For two years, Athens repelled the armies of Sparta’s allies, but they never received the promised help from Persia. They were able to defeat the joint armies of the Boeotians and Chalcidians, and later an invading force from Thebes. The situation was not going as Sparta had hoped, for Athens was proving a stronger adversary than had been previously anticipated. The Spartans decided to try and undo their earlier errors and reinstall Hippias as tyrant of Athens, but their allies refused to allow such an overt and radical interference in the governance of another polis.

With the stalling of Sparta’s plans, Hippias returned to Asia and continued his journey into the lands of Artaphernes, to garner the support of the influential satrap. Artaphernes ordered the Athenians to accept Hippias back as tyrant, something he felt capable of doing thanks to their offering of submission just two years earlier. The Athenians refused the demand and severely damaged their relations with Artaphernes and, by proxy, Darius.

In 500/499 BC Athens received one of the Persian-supported tyrants in Ionia, Aristagoras of Miletus. The tyrant had angered Artaphernes after a planned military action in Naxos led to an embarrassing failure for the Persians, one that they blamed on Aristagoras. With the distinct feeling that his time in power was coming to an end, Aristagoras decided to revolt. Having convinced several of the Ionian poleis to join him, the tyrant was in mainland Greece mustering more support. He had failed in his quest at Sparta and now turned to the other power base in Greece, the mother city of Miletus, Athens. Aristagoras used every trick available, including the telling of lies about the poor military equipment of the Persian armies, until the Athenians voted to support the revolt and send twenty ships to assist the Ionians.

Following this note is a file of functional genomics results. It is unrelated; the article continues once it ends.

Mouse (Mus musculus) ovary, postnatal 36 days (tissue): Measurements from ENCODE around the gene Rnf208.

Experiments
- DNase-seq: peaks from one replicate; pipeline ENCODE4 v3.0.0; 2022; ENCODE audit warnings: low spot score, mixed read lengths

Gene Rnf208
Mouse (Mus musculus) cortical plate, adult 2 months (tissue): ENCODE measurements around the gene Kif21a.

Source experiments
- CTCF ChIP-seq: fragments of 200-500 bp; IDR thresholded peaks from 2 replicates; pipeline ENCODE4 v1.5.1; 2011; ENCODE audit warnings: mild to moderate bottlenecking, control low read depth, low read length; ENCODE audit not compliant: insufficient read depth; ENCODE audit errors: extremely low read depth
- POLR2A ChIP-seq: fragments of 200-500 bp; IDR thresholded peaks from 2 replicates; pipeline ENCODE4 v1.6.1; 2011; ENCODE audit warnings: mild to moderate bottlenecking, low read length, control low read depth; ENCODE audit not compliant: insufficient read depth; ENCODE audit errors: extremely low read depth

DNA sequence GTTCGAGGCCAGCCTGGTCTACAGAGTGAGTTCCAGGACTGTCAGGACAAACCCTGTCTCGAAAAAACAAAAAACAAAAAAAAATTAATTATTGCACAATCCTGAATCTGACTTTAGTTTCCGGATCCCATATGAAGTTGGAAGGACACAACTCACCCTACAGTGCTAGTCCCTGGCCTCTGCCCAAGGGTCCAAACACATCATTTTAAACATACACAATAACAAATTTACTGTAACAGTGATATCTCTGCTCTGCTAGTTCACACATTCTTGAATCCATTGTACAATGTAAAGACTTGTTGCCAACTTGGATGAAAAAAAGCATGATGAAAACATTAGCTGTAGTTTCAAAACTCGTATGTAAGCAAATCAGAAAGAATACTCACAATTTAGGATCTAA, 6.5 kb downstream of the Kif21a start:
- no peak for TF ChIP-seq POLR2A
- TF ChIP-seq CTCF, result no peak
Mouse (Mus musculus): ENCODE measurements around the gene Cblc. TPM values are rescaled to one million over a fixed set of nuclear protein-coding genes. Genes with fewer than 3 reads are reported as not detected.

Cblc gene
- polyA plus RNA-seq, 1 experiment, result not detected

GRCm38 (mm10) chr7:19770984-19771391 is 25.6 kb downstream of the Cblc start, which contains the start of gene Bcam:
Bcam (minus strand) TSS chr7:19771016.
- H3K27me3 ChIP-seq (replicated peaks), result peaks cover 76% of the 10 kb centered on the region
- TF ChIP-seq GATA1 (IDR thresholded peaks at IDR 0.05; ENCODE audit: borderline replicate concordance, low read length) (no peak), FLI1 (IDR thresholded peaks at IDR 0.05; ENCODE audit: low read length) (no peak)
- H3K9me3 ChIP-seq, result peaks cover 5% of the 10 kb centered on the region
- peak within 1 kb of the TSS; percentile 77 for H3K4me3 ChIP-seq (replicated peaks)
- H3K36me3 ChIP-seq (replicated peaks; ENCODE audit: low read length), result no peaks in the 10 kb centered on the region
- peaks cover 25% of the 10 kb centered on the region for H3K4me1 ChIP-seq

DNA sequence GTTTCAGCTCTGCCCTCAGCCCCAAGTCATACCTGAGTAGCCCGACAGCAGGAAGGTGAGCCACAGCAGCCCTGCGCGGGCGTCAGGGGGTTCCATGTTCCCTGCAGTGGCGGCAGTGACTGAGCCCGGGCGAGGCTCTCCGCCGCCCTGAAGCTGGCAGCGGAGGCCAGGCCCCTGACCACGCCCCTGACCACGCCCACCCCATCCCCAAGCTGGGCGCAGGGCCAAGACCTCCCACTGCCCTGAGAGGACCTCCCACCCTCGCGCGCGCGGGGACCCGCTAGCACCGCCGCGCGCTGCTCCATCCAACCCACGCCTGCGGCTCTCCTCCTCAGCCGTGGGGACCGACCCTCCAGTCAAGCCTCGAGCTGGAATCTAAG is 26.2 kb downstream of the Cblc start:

The Ionian revolt began with a glorious success for the joint force of Ionians, Athenians and a contingent of Eretrian allies who had likewise joined to support the uprising. The army entered Lydia and took control of its capital, Sardis, driving Artaphernes and his garrison to the top of the acropolis to defend themselves. The Greeks set fire to the city, driving the Lydian citizens into the arms of the Persian garrison as they escaped the flames. The defenders fled to the agora and began a resilient defence out in the open. When the Greeks saw how their actions had unified their enemy they were reluctant to engage directly in battle, and when news came that Persian reinforcements would arrive imminently the Ionians left in the direction of Ephesus, back to their ships. The Persian relief force met the Greeks outside of Ephesus and defeated them in a fierce battle that ended in the slaughter of many Greeks.

This defeat saw the Athenians and Eretrians abandon the Ionian cause, less than one year after joining it. Regardless, 497 BC saw the revolt spread further afield, with cities on the Hellespont and in Caria joining the Milesians. Most importantly, in the eyes of Darius, the strategically important cities of Cyprus also joined the revolt. The island became the main focal point for the Persian reclamation and, after fierce Cypriot resistance, Darius’ army was able to reassert its control by 496 BC.

Further Persian victories on the mainland of Asia Minor turned the tide of the revolt decisively in their favour. In 494 BC, the Persians concentrated their attack on Miletus itself. Combining their various forces in Asia Minor together, they marched on the city, while their large naval force followed by sea. The Ionians decided to leave the Milesians to defend their walls while the rest would take to their ships and defend the city there. The Persians were victorious in the subsequent naval battle, the Battle of Lade, and Miletus fell that same year.

The following year, 493 BC, saw the final embers of the revolt put out in the Hellespont. It also saw the tyrant of the Chersonese region, an Athenian named Miltiades, flee his charge and return to his mother city. The Persian reconquest was at times brutal, with cities being burned, beautiful boys castrated and beautiful girls taken for the king, but Artaphernes finally brought peace to the Ionian Greeks through arbitration and the reestablishment of order.